California watermelon growers benefit from UC ANR research on grafting, contributing to increased production efficiency and profitability

Sep 30, 2022

UC ANR research on watermelon grafting helps growers produce 15-20% more watermelons while using 25-40% fewer plants than the traditional system under the same amount of water and fertilizers, contributing to economic prosperity for the agricultural sector.

The Issue

As the statewide water scarcity and rising inflation hit the California agriculture, food production with reduced inputs while maintaining productivity and controlling production cost heighten the necessity of using environmentally-sustainable farming practices. For watermelon growers, grafting, a thousand-year-old practice, has been recognized as a such practice to tackle the problems according to scientific literature. However, the adoption on grafting has been low among California watermelon growers despite the benefits being well-known. Therefore, strengthening growers' confidence with this ancient production tool is crucial.

How UC Delivers     

Extensive field visits to watermelon growers, nursery, and seed industries were conducted to understand the barrier of adopting watermelon grafting starting in 2018. Results from the interviews indicated that the increase of production cost was the biggest concern when growers considered watermelon grafting. Further investigations showed that growers pay 2.5 to 4 times more per acre for producing grafted transplants compared to non-grafted watermelons.

In addition to yielding more fruit, grafted fields should also use fewer plants to compensate for the higher cost. Since 2019, field experiments were conducted in the San Joaquin Valley to test the horticultural and economic potential of growing grafted watermelons in wider spacings. A total of eight rootstocks and four scions were grafted into 32 combinations, which were planted into the regular three feet, and wider spacings of four to five and six feet apart. The results indicated that grafted watermelons planted with the four to five feet in-row spacing balanced the best among yield enhancement, fruit quality, and control of cost. Study progress and findings were shared periodically with the cooperative growers and discussed with the watermelon industry. The information was also reported in extension articles and at various extension and scientific conferences.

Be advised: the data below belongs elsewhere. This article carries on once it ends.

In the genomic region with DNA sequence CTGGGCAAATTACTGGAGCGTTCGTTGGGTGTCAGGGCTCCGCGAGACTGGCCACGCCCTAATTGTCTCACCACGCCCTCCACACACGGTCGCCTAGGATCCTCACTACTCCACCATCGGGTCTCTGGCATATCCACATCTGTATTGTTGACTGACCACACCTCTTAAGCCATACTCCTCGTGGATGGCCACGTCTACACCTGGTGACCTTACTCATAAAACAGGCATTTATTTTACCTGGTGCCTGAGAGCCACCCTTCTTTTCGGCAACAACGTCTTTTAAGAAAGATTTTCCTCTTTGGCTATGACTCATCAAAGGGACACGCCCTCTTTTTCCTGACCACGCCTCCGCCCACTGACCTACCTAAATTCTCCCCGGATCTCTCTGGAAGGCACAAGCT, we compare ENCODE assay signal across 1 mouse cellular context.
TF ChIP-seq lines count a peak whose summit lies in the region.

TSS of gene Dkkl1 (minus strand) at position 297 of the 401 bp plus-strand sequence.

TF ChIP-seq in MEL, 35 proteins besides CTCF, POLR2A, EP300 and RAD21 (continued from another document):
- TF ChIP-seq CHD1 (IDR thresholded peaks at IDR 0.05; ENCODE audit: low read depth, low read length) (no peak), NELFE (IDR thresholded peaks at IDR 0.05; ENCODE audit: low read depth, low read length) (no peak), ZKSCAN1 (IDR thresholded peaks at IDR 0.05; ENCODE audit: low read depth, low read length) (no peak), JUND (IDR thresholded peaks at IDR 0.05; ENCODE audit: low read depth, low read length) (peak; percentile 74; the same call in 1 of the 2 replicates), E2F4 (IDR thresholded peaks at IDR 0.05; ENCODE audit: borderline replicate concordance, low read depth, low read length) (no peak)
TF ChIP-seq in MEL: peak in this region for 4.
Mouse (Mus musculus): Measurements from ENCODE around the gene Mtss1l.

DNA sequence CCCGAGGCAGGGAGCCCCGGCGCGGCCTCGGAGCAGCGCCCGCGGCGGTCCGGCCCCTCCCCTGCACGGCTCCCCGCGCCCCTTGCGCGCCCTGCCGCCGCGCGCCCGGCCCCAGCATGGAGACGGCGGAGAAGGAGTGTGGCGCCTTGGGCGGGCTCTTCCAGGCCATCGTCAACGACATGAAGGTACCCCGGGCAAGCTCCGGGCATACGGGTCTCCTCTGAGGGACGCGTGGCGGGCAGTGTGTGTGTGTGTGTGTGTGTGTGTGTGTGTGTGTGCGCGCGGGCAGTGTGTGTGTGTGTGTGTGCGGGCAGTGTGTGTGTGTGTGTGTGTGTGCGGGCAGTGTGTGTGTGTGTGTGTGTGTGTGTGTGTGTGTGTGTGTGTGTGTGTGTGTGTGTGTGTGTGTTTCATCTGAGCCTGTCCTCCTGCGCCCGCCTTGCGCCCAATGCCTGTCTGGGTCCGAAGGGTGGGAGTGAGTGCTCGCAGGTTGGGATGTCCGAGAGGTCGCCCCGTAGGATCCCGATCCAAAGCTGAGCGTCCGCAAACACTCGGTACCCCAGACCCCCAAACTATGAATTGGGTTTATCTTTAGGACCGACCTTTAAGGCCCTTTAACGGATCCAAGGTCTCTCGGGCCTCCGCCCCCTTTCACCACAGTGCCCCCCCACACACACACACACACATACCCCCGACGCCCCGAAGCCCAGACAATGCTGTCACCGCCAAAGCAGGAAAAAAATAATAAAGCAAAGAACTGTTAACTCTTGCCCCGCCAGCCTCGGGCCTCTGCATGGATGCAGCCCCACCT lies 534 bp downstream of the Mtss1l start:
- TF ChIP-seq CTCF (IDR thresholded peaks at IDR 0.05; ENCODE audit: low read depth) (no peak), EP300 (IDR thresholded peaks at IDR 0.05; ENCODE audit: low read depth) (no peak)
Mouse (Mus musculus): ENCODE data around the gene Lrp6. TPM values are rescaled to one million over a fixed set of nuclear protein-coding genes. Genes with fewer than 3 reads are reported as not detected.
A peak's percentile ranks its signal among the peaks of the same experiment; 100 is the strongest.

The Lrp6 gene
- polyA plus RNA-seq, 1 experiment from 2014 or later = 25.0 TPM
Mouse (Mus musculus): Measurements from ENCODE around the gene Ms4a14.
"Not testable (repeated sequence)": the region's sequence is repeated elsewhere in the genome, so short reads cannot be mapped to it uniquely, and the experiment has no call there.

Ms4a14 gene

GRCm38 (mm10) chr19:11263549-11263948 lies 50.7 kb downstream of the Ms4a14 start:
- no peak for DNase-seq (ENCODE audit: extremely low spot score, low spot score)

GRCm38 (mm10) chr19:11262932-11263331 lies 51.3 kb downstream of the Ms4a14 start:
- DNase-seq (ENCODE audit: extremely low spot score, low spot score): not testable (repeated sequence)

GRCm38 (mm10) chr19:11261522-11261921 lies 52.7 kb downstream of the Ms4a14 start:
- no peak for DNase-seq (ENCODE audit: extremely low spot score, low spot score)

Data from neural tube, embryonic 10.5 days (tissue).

The Impact

With the four to five feet in-row spacing adopted widely, the cost for grafted transplants was reduced up to $800 per acre. Furthermore, stronger confidence with grafting has led to the increase of planted acreage of grafted watermelons from less than 250 acres in 2018 to over 1,500 acres in 2021. According to the field observations, growers reported that, on average, their successfully grafted fields produced 15-20% more watermelons than non-grafted fields while using up to 40% fewer plants and the same amount of water and fertilizers. For local greenhouses, customer orders of grafted watermelon transplants increased more than 10 times in 2022 compared to 2018. These savings and increases in revenue demonstrate UC ANR's commitment to its public value of promoting economic prosperity.

Watermelons under 4-5 feet apart
Watermelons planted under 4-5 feet apart
Watermelons planted under 6 feet apart
Watermelons planted under 6 feet apart

By Zheng Wang
Author - Vegetable Crop Advisor